I Still Would Have Chosen You (by Terri Banish)
If before you were born, I could have gone to heaven and saw all the beautiful souls…I still would have chosen you,
If God had told me, “This soul would one day need extra care and needs”…I still would have chosen you,
If He would have told me, “This soul may make your heart bleed”…I still would have chosen you,
If He had told me, “This soul would make you question the depth of your faith”…I still would have chosen you,
If He had told me, “This soul would make tears flow from your eyes that could fill a river”…I still would have chosen you,
If He had told me, “This soul may one day make you witness overbearing suffering”…I still would have chosen you,
If He had told me, “All that you know to be normal would drastically change”…I still would have chosen you.
Of course, even though I would have chosen you, I know it was God who chose me for you.
I found this poem at a funeral I attended for Colton Childers today. Colton was 4. Colton endured what only a few sick adults and sick children endure. A long year of hospital life, transplants, arduous periods of recovery and deterioration, long stays in a hospital bed, seeing the same Santa two different seasons but in the same hospital room, being in awful miserable pain day in and day out, crying to ease the mysterious cause of continuous discomforts, numerous surgeries and exploratory procedures, being away from his sister so much, rarely seeing his parents together…the list goes on.
But here’s what wouldn’t make the news. Colton could draw up a storm, loved making artwork out of stickers and scissoring paper to end, loved his superheroes and particularly loved Captain America, Superman, Spider-Man, and Hulk, loved his family more, had a sweet spot for telling nurses thank you, longed for water anytime he could drink, had a very deep faith in Jesus, loved prayer and being prayed for, enjoyed making staff smile, had his own special dance, clinged to fingers for loving assurance, had a sweet voice to greet you when you walked in, and well, was quite the superhero himself.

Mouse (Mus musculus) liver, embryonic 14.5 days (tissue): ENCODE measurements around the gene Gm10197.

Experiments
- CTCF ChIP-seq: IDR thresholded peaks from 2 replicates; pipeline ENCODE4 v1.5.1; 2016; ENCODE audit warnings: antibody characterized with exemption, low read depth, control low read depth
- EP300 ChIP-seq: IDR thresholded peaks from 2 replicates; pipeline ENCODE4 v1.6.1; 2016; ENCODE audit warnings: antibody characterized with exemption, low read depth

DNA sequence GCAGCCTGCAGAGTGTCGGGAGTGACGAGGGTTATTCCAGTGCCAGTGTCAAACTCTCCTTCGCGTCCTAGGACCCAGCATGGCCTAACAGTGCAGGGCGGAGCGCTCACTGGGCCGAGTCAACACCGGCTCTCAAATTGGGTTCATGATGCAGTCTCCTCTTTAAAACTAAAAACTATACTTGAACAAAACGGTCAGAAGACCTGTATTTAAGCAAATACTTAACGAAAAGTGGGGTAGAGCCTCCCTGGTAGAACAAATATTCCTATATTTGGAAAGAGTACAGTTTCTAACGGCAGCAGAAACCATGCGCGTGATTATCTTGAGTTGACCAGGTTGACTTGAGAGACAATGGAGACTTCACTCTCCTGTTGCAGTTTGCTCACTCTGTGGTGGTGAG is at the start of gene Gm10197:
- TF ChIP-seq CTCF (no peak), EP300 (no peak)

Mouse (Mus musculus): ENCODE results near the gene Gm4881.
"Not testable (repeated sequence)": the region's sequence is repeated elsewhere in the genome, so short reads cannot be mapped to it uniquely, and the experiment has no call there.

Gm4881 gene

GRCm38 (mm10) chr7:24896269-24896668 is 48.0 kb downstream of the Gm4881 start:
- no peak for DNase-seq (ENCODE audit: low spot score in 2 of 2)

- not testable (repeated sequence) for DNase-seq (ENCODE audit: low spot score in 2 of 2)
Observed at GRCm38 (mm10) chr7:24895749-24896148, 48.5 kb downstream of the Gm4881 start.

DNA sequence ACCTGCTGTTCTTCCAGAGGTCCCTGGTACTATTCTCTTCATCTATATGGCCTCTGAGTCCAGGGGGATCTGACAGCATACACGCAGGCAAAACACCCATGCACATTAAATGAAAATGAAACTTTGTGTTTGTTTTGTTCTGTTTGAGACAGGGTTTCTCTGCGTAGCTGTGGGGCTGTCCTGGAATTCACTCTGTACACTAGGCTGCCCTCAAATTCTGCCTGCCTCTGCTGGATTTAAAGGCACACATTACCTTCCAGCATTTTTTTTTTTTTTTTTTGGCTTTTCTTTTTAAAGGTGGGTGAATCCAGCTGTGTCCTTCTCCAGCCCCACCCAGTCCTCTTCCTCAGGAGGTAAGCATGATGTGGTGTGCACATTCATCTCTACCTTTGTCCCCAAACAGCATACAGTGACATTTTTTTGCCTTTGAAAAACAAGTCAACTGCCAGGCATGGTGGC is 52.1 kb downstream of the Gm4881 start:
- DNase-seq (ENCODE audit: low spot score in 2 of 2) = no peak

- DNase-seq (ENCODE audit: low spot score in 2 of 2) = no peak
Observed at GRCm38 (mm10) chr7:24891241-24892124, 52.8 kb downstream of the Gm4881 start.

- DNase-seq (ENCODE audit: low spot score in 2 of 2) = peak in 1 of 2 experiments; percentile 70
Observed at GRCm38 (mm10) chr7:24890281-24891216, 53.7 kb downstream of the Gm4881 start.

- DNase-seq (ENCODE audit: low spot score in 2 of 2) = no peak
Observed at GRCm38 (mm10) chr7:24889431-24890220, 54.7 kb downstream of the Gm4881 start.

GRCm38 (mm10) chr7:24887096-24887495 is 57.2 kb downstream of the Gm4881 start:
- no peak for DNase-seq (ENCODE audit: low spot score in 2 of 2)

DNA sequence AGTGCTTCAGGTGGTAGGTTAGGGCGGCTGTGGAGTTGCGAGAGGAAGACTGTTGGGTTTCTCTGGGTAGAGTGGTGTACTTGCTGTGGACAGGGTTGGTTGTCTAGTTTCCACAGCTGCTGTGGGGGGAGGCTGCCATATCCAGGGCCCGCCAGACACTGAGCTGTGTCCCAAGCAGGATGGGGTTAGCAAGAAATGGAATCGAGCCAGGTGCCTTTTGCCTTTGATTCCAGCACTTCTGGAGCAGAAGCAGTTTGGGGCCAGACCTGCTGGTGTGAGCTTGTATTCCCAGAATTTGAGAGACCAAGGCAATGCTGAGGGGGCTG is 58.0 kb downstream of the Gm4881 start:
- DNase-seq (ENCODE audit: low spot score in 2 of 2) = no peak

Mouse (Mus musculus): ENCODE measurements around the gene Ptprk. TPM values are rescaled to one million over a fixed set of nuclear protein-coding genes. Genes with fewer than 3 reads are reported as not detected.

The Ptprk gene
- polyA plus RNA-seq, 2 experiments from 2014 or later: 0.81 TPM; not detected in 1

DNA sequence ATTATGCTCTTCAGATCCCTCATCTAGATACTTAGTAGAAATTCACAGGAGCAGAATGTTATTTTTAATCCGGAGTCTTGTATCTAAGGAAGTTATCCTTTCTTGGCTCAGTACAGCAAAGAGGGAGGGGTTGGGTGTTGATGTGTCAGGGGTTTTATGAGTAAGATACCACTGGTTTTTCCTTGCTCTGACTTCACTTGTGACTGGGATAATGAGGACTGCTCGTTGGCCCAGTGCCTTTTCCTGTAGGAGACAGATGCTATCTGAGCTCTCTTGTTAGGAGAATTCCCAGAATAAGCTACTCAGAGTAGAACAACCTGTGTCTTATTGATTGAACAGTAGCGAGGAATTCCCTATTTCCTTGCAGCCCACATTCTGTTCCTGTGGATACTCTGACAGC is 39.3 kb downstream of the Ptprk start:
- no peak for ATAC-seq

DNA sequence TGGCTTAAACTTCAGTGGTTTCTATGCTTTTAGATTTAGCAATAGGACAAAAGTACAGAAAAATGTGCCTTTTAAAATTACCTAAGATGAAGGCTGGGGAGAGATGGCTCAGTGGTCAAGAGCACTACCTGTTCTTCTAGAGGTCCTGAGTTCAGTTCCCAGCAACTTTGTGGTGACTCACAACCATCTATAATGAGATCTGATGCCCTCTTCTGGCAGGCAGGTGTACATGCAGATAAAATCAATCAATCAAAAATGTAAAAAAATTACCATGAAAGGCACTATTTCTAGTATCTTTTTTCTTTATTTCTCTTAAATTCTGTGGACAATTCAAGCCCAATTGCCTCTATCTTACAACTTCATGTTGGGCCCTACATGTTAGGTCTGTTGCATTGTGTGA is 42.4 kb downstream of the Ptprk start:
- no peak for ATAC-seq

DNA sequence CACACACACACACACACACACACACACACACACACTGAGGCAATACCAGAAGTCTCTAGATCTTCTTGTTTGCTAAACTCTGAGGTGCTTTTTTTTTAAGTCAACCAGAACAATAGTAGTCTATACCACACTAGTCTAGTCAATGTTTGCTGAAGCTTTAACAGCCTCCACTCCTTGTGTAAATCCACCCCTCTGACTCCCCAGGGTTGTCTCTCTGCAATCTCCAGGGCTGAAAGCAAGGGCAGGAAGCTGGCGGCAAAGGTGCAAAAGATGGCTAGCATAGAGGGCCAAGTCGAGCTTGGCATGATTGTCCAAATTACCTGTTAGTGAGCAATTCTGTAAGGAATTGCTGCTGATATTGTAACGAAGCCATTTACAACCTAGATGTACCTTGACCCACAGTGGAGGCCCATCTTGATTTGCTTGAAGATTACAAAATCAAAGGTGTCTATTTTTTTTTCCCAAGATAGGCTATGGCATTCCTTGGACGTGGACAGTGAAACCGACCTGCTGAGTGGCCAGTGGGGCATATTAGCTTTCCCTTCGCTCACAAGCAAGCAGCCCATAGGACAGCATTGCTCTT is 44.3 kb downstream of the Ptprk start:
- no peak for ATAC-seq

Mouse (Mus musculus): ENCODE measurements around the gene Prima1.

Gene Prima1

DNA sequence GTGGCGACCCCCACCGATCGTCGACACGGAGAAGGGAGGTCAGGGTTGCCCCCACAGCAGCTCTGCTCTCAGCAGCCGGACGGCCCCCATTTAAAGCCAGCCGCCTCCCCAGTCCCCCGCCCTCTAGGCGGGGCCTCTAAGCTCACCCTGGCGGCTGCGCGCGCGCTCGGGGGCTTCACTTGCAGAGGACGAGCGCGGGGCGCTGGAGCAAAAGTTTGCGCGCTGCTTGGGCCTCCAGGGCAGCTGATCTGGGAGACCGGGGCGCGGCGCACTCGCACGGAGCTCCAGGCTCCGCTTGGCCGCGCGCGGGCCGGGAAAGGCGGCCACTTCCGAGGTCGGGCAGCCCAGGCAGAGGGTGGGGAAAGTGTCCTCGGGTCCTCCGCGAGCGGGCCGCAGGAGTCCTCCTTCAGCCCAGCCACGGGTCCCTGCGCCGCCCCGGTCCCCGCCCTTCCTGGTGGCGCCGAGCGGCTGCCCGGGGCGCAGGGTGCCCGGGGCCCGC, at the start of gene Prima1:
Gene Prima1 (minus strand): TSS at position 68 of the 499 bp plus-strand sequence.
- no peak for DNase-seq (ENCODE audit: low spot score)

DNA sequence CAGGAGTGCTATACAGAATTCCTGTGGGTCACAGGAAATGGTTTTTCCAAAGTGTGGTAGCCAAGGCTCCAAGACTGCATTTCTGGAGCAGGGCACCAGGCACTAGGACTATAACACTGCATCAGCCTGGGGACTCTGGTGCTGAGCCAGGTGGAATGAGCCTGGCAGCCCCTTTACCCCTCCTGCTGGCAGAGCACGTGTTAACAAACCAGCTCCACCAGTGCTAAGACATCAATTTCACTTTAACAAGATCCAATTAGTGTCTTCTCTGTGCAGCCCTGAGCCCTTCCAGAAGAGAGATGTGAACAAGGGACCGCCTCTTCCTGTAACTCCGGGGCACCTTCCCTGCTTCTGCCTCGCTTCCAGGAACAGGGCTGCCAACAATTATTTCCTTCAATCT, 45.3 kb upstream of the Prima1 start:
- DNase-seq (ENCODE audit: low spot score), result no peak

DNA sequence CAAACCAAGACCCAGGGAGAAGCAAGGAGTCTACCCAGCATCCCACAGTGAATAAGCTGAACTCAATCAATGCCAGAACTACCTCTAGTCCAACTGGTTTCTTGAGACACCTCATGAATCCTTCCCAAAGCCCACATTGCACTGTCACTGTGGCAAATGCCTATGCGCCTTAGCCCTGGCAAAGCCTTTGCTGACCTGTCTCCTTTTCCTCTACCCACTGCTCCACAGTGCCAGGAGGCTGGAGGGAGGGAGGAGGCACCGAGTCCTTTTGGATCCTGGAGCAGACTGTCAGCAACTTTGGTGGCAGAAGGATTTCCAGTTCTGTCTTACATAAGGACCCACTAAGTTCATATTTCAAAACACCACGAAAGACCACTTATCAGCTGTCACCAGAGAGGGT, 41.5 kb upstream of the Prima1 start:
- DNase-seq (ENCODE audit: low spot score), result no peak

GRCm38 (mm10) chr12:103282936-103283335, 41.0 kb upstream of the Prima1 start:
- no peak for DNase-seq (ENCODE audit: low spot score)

Colton was precious in every way and no matter how much of a struggle he went through, had every right to be stubborn or particular or honest to a T. But he was always previous, always persevering, and always at home with his family.
That’s the lesson from Colton and his parents that I walk away with. It’s that moments with family are precious. It’s the appreciation from clinging to a finger for assurance, it’s the ability to treat family as a gift to be cherished but not clung to. It is that God is in family and more so in the bonds of those family relationships- relationships of a parent to child that are more than just authoritative. The bonds formed are those that are honestly loving, refreshingly honest about hopes and dreams, and full of the willingness to bear your cross every day, every moment, as long as it takes, through every heart wronging and faith altering struggle, because you would have chosen them just as Coltons parents would have chosen him.
To sum up, just being a parent is good. Allowing your child to be a fountain of grace and gift to you and allowing yourself to be Gods hands and feet to them- well that is better. It’s allowing your child show you God and faith in new ways, when it brings both tears and smiles. Thank you Colton, Brynn, Teresa, Lexi et al for teaching me this in the most humble and difficult of journeys.
We miss you Colton and thank God for you and your family.